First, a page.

Dr. James C. Denison
President, Center for Informed Faith, Dallas, TX
May 13, 2011
The secret to spiritual significance
NATO bombs have struck government buildings in Tripoli, while unrest continues in Syria. Meanwhile, headlines around the country are announcing that Ashton Kutcher will replace Charlie Sheen on Two and a Half Men. This is news we need to know?
The Bible never makes that mistake—every word is practical and significant. We do our best theology when we share the biblical focus on here-and-now relevance. For instance, in reading with gratitude your comments on yesterday’s essay I especially appreciated one reader’s response to another reader: “if your view is right or Jim’s is right, how would it change how you and I live our lives today?”
We are speculative people. Our Western culture has inherited the Greeks’ love of logic and order; we agree with Aristotle that non-contradiction is the test of truth. We want to know how the dinosaurs died and whether or not there will be a rapture.
However, the Bible was written within the Hebrew practical worldview. It doesn’t tell us everything we want to know, but it reveals everything we need to know. In the 27 years I’ve taught philosophy of religion and systematic theology courses, I always begin with this observation: if the answer to our question wouldn’t change our lives, we may be asking a question the Bible isn’t intended to answer. That fact doesn’t make our question wrong, but it probably indicates that we won’t find the cut-and-dried biblical solution we seek.
If I could tell you precisely how old the Earth is, what would that information do for you on this Friday morning? If I could prove that one of the seven most popular approaches to Revelation is correct, how would that knowledge change your life today? The Bible doesn’t tell us all we would like to know about death and eternity, but it tells us what we need to know—believers will spend eternity in heaven, a fact which should change the way we live today.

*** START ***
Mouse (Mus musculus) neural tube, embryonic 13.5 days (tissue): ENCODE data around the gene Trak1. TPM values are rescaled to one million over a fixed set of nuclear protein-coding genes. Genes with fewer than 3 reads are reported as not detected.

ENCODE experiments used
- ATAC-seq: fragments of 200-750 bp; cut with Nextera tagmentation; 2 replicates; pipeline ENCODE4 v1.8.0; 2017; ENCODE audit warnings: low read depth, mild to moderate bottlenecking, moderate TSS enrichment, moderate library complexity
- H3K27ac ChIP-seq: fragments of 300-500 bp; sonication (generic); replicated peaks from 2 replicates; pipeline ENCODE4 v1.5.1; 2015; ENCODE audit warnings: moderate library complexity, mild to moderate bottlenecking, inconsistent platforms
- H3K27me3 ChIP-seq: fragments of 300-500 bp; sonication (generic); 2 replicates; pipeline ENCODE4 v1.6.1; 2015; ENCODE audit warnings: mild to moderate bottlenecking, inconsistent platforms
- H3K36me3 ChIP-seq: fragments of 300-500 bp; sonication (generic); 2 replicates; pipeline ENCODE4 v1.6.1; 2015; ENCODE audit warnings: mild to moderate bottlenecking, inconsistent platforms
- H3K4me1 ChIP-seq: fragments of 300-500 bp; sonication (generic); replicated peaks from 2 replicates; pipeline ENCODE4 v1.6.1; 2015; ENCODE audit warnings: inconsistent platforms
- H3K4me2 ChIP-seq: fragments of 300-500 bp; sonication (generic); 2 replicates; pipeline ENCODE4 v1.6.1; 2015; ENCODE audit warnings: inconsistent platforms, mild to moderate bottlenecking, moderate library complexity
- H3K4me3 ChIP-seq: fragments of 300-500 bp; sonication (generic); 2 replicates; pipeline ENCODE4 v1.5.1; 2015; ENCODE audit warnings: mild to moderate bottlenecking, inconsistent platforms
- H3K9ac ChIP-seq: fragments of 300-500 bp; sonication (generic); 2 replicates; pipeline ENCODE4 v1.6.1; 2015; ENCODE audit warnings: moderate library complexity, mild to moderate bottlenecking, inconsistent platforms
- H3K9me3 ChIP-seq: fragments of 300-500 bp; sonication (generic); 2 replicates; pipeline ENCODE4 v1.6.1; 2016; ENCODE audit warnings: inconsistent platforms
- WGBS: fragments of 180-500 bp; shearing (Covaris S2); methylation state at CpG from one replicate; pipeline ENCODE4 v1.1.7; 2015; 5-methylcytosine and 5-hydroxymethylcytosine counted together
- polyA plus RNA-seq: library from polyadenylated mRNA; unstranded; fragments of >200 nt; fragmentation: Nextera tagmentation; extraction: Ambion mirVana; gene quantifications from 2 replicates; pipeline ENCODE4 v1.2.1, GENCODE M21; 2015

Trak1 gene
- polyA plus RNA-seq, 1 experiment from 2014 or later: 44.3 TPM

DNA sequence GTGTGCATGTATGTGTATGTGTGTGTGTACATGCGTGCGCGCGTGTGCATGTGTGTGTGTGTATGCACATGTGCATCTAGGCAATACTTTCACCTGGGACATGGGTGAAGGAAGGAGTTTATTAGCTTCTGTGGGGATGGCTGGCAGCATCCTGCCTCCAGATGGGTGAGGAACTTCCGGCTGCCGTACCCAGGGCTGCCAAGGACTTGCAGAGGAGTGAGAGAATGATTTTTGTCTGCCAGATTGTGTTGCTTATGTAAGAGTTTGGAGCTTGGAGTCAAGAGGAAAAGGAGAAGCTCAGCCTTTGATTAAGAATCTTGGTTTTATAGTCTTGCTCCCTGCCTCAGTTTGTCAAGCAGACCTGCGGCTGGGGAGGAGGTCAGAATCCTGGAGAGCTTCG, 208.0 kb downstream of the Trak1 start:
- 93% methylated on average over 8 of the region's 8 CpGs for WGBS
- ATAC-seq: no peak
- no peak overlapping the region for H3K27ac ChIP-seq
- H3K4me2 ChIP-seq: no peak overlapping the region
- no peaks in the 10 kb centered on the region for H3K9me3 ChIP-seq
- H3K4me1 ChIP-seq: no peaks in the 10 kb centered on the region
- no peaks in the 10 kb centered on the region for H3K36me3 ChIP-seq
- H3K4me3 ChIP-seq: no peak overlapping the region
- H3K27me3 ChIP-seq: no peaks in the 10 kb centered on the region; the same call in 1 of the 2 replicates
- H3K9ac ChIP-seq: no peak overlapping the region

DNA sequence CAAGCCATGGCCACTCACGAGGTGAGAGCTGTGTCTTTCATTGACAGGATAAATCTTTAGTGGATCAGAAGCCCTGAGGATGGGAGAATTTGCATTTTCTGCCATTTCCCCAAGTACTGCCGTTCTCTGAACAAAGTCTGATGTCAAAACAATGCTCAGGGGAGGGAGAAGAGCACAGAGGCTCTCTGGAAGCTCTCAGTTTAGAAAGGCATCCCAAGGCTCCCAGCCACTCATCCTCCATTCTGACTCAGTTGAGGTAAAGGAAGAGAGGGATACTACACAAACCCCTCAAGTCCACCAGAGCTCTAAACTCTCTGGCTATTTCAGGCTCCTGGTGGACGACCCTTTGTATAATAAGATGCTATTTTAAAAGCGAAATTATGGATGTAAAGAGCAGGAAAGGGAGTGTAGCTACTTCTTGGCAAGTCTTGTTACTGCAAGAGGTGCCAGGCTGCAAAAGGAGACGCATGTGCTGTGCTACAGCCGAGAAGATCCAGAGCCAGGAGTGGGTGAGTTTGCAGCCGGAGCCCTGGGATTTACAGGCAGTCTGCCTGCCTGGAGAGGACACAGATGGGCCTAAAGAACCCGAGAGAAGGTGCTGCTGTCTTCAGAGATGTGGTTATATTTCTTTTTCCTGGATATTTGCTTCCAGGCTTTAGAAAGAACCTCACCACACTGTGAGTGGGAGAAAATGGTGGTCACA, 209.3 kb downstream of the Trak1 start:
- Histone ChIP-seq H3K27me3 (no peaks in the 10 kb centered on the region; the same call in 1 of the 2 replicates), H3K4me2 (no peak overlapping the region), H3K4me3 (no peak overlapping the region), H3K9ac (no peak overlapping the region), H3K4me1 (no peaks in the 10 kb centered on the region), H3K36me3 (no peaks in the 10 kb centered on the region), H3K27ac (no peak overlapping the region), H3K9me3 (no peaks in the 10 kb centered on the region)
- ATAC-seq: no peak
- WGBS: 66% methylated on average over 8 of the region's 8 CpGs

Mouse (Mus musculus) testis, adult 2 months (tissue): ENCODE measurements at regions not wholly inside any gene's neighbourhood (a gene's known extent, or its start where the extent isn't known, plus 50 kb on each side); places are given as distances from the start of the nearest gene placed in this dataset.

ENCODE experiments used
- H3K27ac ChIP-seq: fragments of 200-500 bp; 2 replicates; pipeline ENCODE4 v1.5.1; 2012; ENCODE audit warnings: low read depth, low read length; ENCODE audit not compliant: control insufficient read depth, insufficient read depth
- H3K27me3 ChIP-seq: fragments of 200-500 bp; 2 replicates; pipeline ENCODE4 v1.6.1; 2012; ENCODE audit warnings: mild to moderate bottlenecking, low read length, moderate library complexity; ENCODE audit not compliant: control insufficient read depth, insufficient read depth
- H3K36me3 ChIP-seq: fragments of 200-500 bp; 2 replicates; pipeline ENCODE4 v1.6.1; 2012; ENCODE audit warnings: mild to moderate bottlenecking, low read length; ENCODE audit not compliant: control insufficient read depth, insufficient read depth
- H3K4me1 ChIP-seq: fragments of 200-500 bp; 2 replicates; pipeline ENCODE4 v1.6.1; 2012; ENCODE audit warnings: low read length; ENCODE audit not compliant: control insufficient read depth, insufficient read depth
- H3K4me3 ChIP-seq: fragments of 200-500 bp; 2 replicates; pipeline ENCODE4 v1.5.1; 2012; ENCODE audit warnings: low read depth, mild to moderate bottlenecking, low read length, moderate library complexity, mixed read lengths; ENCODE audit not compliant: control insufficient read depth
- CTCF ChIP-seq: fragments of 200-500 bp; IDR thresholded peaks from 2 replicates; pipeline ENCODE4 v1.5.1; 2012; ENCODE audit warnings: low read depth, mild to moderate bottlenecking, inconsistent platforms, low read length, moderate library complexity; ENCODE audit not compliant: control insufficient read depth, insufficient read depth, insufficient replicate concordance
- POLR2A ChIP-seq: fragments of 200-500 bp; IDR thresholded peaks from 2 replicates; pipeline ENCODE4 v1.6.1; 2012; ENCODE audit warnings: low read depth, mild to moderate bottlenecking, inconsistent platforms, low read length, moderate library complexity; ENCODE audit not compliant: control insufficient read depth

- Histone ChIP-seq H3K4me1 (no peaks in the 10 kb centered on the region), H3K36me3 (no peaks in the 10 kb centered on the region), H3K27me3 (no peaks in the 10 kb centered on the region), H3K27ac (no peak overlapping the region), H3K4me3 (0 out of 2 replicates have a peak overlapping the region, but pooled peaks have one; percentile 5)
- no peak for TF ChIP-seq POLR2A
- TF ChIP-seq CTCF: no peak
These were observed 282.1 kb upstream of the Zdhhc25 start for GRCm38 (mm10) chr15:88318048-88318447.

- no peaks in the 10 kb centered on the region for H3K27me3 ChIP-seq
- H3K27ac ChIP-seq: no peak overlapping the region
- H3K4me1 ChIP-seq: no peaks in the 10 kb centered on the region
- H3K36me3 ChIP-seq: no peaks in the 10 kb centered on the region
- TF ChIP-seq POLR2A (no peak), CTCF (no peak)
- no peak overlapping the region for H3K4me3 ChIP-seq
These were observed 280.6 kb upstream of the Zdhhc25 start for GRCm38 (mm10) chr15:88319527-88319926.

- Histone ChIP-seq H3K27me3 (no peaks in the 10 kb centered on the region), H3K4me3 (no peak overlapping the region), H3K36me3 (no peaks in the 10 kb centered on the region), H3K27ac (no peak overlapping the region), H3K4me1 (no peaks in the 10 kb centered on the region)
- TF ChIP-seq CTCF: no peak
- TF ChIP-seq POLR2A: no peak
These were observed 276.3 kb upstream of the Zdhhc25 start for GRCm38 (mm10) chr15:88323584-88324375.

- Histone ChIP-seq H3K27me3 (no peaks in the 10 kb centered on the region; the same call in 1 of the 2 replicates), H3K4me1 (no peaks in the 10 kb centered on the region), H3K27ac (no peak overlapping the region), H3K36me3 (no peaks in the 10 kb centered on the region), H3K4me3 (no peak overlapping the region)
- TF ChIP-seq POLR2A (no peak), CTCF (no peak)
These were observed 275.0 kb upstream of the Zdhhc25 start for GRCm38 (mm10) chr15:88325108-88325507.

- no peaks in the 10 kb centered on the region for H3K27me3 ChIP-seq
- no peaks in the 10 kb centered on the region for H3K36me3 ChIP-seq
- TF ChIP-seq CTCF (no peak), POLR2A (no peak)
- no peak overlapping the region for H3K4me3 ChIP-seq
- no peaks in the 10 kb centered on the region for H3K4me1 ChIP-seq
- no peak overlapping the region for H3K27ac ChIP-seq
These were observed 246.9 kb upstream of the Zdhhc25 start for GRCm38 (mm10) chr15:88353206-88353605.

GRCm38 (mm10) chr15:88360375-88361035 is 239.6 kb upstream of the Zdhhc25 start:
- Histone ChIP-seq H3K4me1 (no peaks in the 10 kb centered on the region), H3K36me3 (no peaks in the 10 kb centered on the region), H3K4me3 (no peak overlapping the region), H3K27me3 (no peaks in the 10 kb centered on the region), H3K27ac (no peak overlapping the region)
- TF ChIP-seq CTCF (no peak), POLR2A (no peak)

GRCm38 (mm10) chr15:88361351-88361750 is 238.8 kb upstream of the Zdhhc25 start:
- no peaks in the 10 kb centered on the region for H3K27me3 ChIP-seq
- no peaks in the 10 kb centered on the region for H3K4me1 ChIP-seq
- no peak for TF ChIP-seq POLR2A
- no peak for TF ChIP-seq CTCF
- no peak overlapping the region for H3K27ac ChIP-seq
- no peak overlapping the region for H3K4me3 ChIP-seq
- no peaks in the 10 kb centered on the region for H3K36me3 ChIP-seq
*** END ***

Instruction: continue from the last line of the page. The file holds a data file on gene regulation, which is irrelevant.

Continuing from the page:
If we don’t live for heaven, you and I will live for this world instead. But God warns us, “Do not love the world or anything in the world” (1 John 2:15). Paul testified, “We fix our eyes not on what is seen, but on what is unseen. For what is seen is temporary, but what is unseen is eternal” (2 Corinthians 4:18). He instructed us to “set your minds on things above, not on earthly things” (Colossians 3:2), for “our citizenship is in heaven” (Philippians 3:20).
G. Campbell Morgan was a great expositor and a powerful man of God. His secret? He said, “Every morning when I awaken I remind myself that I must be ready to meet God today.” Jonathan Edwards was the greatest theologian America has ever produced. Why? He resolved “never to do anything, which I should be afraid to do, if I expected it would not be above an hour, before I should hear the last trump.”
If we live every day as though it were our last, one day we’ll be right and every day we’ll be grateful.